Four Days to Change the World is the enigmatic title of the 2022 NGC Bocas Lit Fest, TT’s annual literary festival and the largest of its kind in the Anglophone Caribbean, which will take place virtually April 28-May 1.
Despite what the uninitiated might think, the festival is not a literary talkshop for novelists and book lovers. It celebrates books and authors and creates opportunities for new writers, but it also tries to do what books do, which is to explore issues that touch people’s lives.
At the heart of the festival’s focus on change is a “Big Idea” panel discussion that brings together climate scientists and sustainable development activists to explore what “A future we can live with” might look like for the Caribbean. It’s a big idea, indeed, and a troublesome one because we will never agree and, for the most part, we will not have a say in the biggest changes to our lives and mores. Change will just present itself, such as the sudden remaking of the world order as a result of the Russian invasion of Ukraine. That very difficult-to-resolve war of attrition will drag on, each party trying to raise its stock on the battlefield to strengthen its position at the negotiating table. Meanwhile, European countries, and others, are being forced to reconfigure their economies, politics and national ideologies. Germany has already altered its post-WWII policy on defence spending. There will be consequences further down the road that will introduce further change.
Perhaps the biggest challenge for us all, notwithstanding the irresistible and far-reaching international repercussions of the Russian war in Ukraine, is global warming. And, the concept of sustainability has become synonymous with it. A pessimist might argue that we have been slow to grasp the idea that human activity could harm the planet and to realise that consumerism had to be controlled for the same reason, quite apart from what it does to our social psyche.
An optimist might think the opposite, that the change away from the reckless use of natural resources and human labour has been rapid. It must have been in the 1970s when I and many others became aware of both those particular concerns through a small UK High Street venture in social activism. The Body Shop, an attractive British skin care products shop full of novelties that were responsibly sourced and sustainably produced by exotic people, probably poor, in what was then called Third World countries quietly educated the public, and branches spread all over Britain and internationally, making its entrepreneurial and far-sighted founder, Anita Roddick, an extremely rich lady.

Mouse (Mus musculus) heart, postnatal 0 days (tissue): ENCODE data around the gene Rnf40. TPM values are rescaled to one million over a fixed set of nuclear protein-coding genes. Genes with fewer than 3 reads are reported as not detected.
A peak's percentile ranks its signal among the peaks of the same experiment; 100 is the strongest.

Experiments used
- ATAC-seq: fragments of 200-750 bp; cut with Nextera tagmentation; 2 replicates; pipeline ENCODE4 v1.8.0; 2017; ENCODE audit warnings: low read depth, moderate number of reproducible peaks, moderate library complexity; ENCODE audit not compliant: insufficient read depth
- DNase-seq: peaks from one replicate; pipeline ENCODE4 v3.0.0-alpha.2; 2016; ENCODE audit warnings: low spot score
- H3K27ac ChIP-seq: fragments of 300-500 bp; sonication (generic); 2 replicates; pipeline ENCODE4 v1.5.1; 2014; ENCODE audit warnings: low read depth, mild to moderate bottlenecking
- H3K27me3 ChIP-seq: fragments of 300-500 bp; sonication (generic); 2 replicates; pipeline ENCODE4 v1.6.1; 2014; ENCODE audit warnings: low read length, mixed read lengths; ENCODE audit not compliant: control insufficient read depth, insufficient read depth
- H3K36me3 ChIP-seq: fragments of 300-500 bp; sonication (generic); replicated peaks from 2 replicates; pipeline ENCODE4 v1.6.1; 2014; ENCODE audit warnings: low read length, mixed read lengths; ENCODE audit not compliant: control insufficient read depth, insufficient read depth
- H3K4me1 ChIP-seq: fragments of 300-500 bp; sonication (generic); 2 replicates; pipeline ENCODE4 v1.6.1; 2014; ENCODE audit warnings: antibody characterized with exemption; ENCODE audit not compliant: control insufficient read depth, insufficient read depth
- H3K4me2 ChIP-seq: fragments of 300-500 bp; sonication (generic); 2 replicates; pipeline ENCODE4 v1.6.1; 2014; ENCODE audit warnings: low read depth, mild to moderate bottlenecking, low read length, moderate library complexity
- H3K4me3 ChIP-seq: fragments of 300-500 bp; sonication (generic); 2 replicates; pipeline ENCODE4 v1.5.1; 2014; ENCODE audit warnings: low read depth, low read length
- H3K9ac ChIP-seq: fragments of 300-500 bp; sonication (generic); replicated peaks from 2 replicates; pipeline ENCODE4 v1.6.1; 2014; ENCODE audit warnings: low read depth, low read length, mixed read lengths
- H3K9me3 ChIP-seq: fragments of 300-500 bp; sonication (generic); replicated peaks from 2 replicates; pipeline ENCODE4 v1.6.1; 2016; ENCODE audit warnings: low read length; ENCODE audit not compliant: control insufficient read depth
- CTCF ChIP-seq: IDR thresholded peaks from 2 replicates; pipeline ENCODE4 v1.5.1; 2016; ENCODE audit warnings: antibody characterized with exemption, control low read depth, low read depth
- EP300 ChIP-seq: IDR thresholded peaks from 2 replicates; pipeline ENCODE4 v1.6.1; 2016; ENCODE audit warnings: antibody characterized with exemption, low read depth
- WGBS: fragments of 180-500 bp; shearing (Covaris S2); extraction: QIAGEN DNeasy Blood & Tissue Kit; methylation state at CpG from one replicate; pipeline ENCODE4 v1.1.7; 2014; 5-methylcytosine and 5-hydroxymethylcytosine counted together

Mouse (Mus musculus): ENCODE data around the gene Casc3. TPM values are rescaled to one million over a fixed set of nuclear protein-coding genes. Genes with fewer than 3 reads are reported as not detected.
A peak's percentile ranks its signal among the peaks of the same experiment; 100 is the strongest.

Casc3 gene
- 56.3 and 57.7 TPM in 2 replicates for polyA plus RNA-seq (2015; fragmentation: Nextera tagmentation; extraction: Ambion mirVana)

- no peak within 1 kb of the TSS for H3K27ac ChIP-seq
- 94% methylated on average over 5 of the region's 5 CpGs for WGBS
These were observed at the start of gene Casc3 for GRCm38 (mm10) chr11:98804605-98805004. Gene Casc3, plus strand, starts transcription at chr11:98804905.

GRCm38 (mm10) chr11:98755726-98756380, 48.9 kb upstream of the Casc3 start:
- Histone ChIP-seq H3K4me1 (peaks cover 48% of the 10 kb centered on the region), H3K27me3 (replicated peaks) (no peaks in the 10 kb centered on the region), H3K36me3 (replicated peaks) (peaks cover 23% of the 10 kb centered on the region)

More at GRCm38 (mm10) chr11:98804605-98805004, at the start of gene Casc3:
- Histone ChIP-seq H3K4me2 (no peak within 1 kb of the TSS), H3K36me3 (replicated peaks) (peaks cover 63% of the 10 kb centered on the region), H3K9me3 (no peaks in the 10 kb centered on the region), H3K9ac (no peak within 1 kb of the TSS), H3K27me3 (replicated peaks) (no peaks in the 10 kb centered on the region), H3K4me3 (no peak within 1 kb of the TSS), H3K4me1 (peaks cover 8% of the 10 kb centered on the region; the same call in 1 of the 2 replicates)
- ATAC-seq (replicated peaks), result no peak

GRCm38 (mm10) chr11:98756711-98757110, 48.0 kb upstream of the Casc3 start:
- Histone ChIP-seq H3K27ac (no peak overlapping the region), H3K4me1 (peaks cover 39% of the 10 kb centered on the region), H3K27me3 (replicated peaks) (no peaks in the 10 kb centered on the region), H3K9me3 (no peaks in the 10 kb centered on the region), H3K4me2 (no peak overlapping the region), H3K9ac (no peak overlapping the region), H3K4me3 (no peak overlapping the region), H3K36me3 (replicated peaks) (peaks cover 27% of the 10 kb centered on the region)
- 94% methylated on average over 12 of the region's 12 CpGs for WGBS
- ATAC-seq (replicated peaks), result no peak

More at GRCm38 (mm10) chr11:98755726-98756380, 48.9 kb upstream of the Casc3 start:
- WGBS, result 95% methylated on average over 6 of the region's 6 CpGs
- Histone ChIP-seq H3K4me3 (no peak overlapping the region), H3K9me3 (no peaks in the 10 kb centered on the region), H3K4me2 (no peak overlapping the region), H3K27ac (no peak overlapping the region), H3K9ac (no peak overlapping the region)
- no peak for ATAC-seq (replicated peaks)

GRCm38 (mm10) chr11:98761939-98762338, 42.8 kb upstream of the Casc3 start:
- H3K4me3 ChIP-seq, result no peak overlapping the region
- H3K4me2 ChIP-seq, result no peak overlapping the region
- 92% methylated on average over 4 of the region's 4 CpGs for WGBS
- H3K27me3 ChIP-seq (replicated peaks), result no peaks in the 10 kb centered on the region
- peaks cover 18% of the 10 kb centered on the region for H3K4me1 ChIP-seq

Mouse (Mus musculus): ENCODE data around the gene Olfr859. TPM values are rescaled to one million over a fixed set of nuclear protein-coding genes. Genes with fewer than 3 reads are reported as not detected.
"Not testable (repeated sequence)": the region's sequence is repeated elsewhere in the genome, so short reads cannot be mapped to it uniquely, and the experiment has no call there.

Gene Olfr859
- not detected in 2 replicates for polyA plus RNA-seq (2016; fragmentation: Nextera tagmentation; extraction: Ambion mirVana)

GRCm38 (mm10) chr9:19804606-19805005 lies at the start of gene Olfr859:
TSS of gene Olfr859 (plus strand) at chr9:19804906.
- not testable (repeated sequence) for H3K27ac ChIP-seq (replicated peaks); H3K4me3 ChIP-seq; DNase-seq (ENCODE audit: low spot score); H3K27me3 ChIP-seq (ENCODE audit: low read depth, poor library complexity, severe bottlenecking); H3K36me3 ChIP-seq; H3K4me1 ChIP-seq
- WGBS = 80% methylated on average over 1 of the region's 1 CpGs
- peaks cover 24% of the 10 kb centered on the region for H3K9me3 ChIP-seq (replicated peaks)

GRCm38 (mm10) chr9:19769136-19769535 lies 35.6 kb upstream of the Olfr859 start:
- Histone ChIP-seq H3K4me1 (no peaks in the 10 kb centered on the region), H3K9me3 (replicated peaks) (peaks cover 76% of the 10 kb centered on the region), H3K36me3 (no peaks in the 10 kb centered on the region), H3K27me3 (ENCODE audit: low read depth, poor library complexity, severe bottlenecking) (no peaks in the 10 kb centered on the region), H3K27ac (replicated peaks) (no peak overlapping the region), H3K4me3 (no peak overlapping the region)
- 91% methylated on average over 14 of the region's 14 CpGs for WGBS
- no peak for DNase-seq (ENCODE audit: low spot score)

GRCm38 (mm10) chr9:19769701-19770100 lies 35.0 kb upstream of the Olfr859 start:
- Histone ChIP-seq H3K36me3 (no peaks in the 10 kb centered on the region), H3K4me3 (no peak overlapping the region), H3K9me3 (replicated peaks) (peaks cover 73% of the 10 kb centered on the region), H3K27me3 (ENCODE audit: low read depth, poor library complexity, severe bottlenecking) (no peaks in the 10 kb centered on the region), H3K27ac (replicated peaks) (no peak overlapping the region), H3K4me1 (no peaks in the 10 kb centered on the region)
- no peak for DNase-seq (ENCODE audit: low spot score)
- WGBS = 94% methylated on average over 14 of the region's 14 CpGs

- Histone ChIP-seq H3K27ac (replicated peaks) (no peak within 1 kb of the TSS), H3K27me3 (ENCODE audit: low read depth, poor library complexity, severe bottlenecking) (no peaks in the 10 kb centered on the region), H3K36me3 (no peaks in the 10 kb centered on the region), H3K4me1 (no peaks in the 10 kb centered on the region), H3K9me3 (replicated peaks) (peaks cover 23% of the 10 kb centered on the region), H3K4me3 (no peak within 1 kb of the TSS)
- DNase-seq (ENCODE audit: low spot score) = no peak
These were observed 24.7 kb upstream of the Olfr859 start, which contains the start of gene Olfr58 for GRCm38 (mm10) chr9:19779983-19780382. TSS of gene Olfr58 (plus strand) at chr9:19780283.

Since early this century, ESG – environmental, social and governance – matters have been rising to the top of the business agenda, including in TT. Republic Bank is leading the way in creating an Office of Sustainability to develop and implement ESG strategies that are in line with global benchmarking for organisational accountability, profitability, efficiency and longevity. ESG concerns and also the investment risk associated with global warming have grown quickly, I believe, considering the huge size of the problem. Hardly anyone now argues that we should do nothing about rising temperatures and sea levels, given the irrefutable evidence of a possible dystopian future if we stumble, but the Russia-Ukraine war has set us back immensely in every single way. All economies are suffering, despite what our Minister of Finance says about a bright future for TT. It is foolhardy for us as a country not to be more engaged with big world developments, even if it seems like globalisation is in retreat. It is still the only act in town, for the moment, at least.
Each citizen should be taught how to practise sustainable behaviour. The people of this country are spoilt rotten, they behave like rich kids, oblivious to the realities of life. They complain about paying a fraction of the real price of gasoline and about having a university education. They are lured by politicians, who politicise everything, into misguided ideas about their entitlements and not a word about their responsibilities. That is highly unsustainable.
If people are not on PAYE, as probably the majority are not since they are in the informal economy, they pay no taxes. Then they have their transport (mostly free if over 60) subsidised, their housing and electricity, too; health services are free, and education up to age 18. In addition, TT must be the most untaxed country in the developed world. We enjoy a ridiculously lenient tax regime with low-income taxes, no property, capital gains, inheritance, or road taxes, free street parking, and land grabbing is condoned. VAT might be the only contribution everyone makes to this country’s financial welfare, yet those very people are vociferous in their demands, while the rich snigger quietly at their own good luck. A future we can live with needs to be real, not the cloud cuckoo land we inhabit now. One change within our grasp is growing a more responsible citizenry, able to confront the future. Catch the festival: www.bocaslitfest.com